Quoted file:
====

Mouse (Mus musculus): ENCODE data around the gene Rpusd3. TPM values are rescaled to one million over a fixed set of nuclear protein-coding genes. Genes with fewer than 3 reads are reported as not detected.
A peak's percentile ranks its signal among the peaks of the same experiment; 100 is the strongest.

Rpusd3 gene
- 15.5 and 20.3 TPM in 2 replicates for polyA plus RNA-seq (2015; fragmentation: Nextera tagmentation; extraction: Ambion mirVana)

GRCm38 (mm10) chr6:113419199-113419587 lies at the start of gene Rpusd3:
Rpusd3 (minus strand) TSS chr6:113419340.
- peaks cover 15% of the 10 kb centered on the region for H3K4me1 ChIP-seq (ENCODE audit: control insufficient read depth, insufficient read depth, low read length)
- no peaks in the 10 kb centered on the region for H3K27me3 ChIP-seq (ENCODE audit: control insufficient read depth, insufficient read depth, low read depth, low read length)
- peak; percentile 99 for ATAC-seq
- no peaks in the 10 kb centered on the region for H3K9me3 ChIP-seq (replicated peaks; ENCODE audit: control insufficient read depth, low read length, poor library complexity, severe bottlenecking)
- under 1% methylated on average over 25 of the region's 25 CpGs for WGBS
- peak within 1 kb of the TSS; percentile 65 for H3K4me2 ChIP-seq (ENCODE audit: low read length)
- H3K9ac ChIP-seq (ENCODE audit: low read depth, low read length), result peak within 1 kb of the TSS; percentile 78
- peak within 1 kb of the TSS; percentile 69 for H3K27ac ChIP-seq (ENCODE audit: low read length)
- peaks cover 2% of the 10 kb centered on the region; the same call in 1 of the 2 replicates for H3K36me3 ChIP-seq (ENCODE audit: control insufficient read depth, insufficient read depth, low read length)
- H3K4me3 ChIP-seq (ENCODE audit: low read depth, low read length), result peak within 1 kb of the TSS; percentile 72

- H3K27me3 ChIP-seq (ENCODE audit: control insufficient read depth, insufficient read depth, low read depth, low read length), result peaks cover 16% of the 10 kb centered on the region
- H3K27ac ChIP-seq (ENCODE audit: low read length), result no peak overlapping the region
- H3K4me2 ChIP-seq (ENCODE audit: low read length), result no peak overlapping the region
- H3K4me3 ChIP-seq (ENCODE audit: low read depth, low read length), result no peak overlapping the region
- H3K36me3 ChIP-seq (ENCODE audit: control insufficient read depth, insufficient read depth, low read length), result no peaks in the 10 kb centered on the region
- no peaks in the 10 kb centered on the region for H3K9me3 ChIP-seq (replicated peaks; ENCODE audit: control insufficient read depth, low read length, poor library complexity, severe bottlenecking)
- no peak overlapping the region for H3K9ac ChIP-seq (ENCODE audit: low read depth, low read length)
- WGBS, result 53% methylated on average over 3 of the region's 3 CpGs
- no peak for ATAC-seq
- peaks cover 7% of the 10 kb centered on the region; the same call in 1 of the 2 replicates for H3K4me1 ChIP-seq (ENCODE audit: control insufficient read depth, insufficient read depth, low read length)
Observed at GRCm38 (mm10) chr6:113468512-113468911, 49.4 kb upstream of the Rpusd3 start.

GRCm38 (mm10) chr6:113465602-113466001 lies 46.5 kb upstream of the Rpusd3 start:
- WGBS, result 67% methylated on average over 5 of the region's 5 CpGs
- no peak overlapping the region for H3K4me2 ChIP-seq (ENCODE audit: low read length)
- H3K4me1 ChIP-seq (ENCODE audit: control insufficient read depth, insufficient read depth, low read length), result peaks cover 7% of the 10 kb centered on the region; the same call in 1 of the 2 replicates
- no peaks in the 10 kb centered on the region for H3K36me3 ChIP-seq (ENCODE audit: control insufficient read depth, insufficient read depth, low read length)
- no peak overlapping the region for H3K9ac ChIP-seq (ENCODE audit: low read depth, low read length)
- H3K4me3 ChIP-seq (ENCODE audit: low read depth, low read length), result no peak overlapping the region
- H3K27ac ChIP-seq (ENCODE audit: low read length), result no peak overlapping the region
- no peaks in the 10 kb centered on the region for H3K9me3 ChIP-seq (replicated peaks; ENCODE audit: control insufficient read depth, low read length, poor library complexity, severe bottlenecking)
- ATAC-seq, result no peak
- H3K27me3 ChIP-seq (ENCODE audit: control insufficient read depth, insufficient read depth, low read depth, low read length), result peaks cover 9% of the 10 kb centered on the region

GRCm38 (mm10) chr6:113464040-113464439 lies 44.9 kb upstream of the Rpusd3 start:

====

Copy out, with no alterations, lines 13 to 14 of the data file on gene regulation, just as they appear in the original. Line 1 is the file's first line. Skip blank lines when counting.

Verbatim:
- H3K9ac ChIP-seq (ENCODE audit: low read depth, low read length), result peak within 1 kb of the TSS; percentile 78
- peak within 1 kb of the TSS; percentile 69 for H3K27ac ChIP-seq (ENCODE audit: low read length)